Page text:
The debt in the hydropower sector constitutes the major portion of the total external debt at 75%, followed by corporate with 12.8% and Central Bank debt at 3.1%
In the three months from June to September of this year, the total public debt stock declined by Nu 526mn from the preceding quarter. This is because both the internal and external debt stock decreased by Nu 500mn and Nu 26mn.
However, the total public debt stood at Nu 256.9bn as of September end from the total public debt of Nu 257.5bn in June end of this year.
According to the public debt situation quarter report, the total public debt accounted for 124.5% of the FY 2022-23 Gross Domestic Product estimate. The report also states that the total public debt declined marginally, which is -0.20% compared to the public debt stock on June 30, this year.
The report of the external debt shows that the government debt of Nu 210.4bn accounts for 91.7% of the total debt external debt. It includes borrowings for budgetary activities, hydropower projects, and loans availed by the government and on-lent to public corporations.
In addition, corporate debt pertains to borrowings directly contracted by the public corporation. Its amounts to Nu 11.9bn and accounts for 5.2% of the total external debt. The standby credit facility with the GoI makes up 3.1% of the total debt and is classified as central bank debt.
Among the external debt, the hydropower debt stood at Nu 162.8bn constituting 71% of total external debt and 78.9% of the FY 2022-23 GDP estimate. The hydro debt comprises the debt stock of six hydropower projects of MHPA, Puna-I, Puna-II, Nikachu, Dagachu, and Basochu.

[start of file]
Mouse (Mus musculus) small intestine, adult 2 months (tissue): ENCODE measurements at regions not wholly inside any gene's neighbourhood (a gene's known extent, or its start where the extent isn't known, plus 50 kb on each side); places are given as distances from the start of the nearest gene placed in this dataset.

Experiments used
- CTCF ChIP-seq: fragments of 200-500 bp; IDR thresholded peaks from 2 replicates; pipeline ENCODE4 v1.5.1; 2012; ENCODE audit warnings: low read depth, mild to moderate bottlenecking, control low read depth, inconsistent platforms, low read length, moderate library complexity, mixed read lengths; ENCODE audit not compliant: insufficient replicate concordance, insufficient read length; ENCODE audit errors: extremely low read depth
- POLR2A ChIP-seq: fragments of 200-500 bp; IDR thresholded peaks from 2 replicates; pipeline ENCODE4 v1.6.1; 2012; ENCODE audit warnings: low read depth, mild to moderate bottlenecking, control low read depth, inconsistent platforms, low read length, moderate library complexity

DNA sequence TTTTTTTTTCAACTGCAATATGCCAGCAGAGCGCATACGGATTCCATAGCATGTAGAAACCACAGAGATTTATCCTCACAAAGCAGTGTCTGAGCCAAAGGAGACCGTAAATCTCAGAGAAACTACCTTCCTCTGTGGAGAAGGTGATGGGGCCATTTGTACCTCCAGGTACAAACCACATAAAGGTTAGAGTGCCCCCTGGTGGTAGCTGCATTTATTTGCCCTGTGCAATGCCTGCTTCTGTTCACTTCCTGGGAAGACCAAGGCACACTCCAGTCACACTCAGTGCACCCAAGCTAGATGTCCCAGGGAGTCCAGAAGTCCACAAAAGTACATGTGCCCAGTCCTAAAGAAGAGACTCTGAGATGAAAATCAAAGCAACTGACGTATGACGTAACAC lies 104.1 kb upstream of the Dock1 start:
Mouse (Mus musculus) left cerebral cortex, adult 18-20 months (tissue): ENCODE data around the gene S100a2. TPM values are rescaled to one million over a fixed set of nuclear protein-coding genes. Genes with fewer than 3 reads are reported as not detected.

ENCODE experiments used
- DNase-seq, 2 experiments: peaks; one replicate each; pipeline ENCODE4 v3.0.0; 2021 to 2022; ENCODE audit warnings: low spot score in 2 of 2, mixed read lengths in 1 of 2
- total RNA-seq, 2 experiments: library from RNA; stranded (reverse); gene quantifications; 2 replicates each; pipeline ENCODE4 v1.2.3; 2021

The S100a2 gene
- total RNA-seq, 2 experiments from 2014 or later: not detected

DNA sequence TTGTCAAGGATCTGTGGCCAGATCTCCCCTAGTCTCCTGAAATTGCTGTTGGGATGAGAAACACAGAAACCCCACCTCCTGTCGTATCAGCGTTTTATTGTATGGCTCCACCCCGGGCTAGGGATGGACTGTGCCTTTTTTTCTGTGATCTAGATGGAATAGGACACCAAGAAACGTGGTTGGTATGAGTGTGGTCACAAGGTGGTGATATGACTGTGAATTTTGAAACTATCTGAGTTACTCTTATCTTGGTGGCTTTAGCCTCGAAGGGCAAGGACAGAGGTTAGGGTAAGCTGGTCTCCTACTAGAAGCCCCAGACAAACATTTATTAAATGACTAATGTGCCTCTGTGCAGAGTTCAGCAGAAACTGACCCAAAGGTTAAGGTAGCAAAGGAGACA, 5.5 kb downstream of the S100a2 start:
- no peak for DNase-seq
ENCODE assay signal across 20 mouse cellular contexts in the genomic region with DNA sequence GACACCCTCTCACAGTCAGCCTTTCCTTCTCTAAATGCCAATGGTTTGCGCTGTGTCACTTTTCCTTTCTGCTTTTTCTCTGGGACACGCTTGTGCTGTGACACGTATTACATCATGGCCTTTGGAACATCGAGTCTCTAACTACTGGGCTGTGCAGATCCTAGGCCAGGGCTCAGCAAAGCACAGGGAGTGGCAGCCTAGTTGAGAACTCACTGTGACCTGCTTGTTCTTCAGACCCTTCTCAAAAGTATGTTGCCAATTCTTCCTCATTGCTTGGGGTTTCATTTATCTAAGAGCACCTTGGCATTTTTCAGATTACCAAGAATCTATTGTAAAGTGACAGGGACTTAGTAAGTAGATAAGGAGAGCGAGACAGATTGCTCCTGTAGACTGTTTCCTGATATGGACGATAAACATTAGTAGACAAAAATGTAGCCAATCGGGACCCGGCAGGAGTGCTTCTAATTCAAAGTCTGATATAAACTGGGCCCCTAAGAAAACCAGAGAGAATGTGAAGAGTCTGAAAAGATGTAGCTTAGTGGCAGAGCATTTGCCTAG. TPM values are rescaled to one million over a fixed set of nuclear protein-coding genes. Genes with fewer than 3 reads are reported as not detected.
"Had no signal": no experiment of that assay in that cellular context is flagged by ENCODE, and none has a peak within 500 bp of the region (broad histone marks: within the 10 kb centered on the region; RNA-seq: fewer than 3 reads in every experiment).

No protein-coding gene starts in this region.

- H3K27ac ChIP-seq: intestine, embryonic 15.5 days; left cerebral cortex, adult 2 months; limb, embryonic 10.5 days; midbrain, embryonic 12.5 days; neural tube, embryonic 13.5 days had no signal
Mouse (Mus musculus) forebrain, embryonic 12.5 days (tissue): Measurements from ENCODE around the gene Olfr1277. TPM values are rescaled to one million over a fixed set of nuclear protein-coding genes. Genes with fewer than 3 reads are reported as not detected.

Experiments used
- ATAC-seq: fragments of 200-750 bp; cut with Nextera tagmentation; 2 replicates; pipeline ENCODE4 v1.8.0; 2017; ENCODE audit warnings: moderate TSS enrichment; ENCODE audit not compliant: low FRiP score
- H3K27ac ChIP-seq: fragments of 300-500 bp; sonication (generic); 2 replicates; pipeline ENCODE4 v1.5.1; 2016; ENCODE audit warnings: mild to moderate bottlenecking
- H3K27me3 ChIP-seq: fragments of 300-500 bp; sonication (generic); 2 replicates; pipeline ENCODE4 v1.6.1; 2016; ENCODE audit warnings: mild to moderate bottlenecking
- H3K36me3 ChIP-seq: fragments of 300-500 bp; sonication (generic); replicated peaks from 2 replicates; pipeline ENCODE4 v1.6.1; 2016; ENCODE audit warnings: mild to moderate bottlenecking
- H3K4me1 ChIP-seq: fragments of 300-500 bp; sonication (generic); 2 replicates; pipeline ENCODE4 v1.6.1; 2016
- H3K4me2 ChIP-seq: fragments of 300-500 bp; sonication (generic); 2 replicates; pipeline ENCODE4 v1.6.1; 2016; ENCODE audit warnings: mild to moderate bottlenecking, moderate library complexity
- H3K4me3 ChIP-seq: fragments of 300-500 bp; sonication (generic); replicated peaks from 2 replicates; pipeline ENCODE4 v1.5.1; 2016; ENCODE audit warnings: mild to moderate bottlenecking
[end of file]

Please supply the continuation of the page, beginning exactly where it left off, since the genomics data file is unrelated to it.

However, the non-hydro debt stood at Nu 66.5bn constituting 29% of total external debt and 32.3% of estimated GDP, the non-hydro debt to GDP of 32.3% is within the 35% threshold prescribed by public debt policy 2016.
It is almost three-fourth of the external debt that accounts for debt contracted for financing hydropower projects in the country, followed by budget support from the World Bank, ADB, and JICA at 16%. Others include borrowings for financing infrastructure development, such as rural electrification, agriculture, road connectivity, trade infrastructure, and urban development.
A major portion consisting of 68% of the country’s external debt is denominated in Indian Rupee, followed by denominations in SDR, USD, EUR, and JPY with 21%, 8%, 1%, and 2% respectively.
In terms of currency, as of September, the INR- denominated debt accounted for 67% of total external debt, of which 95.5% was hydropower debt. The INR-denominated debt decreased marginally by Rs 371.4mn from the previous quarter.
The convertible currency (CC) debt stock at US$907.34mn, equivalent to Nu 74.4bn, accounting for 32.4% of total external debt. The Ngultrum value of CC debt stock increased marginally by Nu 345.3mn from the total CC debt stock of Nu 74bn of 30 June, this year. The increase was mainly owing to the ongoing project loan disbursement during the quarter.
Meanwhile, the domestic debt stock stood at Nu 27.5bn accounting for 14.3% of the estimated GDP and 10.7% of the total public debt stock.
The domestic debt mainly comprised T-Bill stock of Nu 15,000mn and government bonds of Nu 12,200mn. A series of government bonds were issued including a 3-year government bond of Nu 3,000mn on September 2020, a 10-year government of Nu 700mn in February 2021, a 10-year government bond of Nu 3,000mn in February 2022, a 7-year government bond of Nu 1,500mn in April 2022, and a 12-year government bond of Nu 4,000mn were issued in June this year.
However, the domestic debt decreased by Nu 500mn compared to the domestic debt at the end of the provisions quarter.
The high repayment of Ngultrum-denominated debt in FY 2022-23 is due to the redemption of Nu 15,000mn T-Bills stock, which will be maturing this month and the coming month of November. Similarly, the 3-year government bond of Nu 3,000mn issued in September 2020 will be maturing in FY2023/24.
Further, the government-guaranteed outstanding loans stood at Nu 5.3bn accounting for 2.6% of the estimated GDP. This included the sovereign guarantee of Nu 561mn provided for credits sanctioned under the National Credit Guarantee Scheme. The sovereign guarantee was within the threshold of 5% of GDP.
Kinley Yonten from Thimphu